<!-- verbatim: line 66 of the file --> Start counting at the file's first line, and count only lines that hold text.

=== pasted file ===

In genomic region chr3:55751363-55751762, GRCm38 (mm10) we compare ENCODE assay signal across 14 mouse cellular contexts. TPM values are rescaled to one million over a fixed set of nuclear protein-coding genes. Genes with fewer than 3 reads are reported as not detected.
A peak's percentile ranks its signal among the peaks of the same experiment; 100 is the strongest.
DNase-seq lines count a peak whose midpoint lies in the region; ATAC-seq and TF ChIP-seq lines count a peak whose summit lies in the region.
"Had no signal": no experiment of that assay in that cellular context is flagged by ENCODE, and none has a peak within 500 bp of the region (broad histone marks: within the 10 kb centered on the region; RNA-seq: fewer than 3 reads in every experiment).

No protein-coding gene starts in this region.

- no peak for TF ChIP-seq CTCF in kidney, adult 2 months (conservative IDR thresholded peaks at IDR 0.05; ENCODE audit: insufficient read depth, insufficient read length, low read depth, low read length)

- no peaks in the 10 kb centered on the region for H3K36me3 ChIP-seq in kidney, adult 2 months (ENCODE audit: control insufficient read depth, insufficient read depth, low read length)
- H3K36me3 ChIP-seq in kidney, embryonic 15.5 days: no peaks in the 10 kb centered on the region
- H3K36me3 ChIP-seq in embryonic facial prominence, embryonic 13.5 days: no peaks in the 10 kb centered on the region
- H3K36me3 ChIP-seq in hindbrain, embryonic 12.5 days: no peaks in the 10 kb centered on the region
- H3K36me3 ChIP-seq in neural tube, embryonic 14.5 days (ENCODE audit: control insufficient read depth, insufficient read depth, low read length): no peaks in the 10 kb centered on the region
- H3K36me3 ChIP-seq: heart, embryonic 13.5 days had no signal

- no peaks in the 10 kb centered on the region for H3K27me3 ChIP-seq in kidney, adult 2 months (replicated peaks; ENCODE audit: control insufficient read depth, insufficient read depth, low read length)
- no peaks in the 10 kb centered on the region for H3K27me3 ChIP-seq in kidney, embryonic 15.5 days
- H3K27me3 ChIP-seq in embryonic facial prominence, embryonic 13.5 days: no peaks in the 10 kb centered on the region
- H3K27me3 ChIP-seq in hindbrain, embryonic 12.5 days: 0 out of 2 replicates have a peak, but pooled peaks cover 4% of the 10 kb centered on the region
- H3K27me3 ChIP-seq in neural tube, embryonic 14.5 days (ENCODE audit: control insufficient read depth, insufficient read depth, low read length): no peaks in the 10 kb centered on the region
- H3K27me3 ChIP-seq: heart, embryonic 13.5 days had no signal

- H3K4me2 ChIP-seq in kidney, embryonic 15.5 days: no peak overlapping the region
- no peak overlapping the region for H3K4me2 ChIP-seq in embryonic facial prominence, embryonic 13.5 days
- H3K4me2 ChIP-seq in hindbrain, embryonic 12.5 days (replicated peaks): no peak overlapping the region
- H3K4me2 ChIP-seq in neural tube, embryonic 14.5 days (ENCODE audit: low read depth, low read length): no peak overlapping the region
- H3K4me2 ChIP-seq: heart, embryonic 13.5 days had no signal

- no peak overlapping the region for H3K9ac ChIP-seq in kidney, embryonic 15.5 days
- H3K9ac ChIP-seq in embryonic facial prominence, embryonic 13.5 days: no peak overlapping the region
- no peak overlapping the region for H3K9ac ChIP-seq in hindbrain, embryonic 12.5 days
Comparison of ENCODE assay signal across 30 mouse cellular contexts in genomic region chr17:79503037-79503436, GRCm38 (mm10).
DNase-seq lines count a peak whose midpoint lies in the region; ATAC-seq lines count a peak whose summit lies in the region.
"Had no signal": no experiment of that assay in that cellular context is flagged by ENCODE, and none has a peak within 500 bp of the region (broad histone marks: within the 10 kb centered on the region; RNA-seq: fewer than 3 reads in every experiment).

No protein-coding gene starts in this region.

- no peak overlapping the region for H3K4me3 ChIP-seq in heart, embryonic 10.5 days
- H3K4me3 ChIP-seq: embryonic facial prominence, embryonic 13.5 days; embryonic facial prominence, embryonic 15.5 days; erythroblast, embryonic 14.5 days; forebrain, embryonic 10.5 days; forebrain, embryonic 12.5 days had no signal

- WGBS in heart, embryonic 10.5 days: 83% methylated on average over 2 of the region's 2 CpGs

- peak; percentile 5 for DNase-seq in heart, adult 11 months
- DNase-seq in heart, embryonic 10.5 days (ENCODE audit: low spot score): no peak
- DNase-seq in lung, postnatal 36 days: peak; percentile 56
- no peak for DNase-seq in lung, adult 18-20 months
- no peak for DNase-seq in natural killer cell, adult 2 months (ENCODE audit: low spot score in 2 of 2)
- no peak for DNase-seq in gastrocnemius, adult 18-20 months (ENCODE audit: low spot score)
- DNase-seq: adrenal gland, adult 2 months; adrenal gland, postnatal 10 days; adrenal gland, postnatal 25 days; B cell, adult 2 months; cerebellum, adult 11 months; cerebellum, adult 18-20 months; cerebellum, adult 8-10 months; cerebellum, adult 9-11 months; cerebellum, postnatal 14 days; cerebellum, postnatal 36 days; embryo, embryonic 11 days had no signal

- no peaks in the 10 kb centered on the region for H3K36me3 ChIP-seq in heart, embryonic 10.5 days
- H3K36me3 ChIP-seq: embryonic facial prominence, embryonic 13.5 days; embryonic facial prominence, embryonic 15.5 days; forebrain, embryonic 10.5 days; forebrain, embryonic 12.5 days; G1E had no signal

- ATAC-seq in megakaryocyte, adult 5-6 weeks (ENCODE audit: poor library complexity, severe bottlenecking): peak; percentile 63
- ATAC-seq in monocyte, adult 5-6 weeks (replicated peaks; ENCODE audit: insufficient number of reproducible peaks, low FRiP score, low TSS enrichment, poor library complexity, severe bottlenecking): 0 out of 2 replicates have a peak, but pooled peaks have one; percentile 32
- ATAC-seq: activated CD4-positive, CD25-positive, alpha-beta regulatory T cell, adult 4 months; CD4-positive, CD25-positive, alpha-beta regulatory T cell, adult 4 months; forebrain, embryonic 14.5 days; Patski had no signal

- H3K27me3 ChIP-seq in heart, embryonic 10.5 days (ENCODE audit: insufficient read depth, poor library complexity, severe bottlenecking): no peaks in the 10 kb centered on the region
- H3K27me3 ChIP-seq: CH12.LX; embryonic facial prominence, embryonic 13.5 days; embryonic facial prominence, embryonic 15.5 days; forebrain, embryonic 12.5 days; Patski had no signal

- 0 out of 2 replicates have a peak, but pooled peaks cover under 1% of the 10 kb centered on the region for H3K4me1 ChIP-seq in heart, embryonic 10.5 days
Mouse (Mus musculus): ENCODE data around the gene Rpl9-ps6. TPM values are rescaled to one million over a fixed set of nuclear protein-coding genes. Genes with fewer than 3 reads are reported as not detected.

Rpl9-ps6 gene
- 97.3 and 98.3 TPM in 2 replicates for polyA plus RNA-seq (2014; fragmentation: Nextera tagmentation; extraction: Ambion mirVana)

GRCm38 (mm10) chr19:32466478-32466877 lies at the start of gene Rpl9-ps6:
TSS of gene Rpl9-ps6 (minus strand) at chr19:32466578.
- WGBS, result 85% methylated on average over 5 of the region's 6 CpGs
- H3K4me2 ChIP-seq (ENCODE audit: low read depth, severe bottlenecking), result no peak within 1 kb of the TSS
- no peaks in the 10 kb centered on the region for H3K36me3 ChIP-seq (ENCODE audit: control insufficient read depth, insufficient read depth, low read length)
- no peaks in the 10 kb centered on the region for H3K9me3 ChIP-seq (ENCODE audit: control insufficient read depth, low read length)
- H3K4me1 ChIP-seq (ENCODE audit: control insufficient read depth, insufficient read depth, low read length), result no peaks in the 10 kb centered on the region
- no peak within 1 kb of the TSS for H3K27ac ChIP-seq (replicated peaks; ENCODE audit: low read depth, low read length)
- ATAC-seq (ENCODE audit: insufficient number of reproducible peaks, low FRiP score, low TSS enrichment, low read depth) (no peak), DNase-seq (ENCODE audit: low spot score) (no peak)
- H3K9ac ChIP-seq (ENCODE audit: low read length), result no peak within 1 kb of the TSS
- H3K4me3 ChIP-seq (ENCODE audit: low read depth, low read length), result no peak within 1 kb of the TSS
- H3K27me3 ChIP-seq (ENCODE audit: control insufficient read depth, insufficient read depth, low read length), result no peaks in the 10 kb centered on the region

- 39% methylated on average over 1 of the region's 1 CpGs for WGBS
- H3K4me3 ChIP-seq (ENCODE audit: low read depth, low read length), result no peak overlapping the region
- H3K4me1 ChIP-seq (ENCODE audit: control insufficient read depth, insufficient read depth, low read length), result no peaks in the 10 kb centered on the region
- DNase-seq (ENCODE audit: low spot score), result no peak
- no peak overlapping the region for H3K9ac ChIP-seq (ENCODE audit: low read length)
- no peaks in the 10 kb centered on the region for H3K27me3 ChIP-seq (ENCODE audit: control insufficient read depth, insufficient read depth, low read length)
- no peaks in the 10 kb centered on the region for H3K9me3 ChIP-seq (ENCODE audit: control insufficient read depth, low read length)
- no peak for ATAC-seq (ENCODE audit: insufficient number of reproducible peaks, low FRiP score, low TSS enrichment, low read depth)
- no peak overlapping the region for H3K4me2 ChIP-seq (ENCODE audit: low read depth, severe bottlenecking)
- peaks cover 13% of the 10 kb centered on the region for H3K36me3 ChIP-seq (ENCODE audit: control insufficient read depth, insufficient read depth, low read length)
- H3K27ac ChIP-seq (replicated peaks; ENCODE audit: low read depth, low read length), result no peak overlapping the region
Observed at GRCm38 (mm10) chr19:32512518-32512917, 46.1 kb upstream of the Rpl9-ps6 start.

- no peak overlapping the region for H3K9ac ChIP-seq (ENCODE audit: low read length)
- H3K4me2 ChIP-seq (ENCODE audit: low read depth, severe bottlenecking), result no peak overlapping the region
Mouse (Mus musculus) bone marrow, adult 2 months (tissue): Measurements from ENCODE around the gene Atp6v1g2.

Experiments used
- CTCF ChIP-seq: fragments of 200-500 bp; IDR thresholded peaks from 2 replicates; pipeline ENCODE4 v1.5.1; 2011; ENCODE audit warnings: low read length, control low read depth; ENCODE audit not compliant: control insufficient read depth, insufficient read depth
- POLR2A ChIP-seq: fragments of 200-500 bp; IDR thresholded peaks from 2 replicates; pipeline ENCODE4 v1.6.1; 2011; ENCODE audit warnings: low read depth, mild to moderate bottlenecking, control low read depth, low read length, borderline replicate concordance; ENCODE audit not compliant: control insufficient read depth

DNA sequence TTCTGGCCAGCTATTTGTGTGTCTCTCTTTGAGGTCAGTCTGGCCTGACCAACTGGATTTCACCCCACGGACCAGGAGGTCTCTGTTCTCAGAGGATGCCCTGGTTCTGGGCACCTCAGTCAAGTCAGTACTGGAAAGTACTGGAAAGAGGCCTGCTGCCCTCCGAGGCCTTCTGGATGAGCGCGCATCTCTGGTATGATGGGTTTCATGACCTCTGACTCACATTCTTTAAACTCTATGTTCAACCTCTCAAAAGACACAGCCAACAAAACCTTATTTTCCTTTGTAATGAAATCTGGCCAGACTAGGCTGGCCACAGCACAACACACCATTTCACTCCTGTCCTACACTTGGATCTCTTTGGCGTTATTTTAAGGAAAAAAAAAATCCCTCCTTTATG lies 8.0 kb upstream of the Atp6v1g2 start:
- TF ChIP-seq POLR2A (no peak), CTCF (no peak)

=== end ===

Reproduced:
- H3K4me1 ChIP-seq (ENCODE audit: control insufficient read depth, insufficient read depth, low read length), result no peaks in the 10 kb centered on the region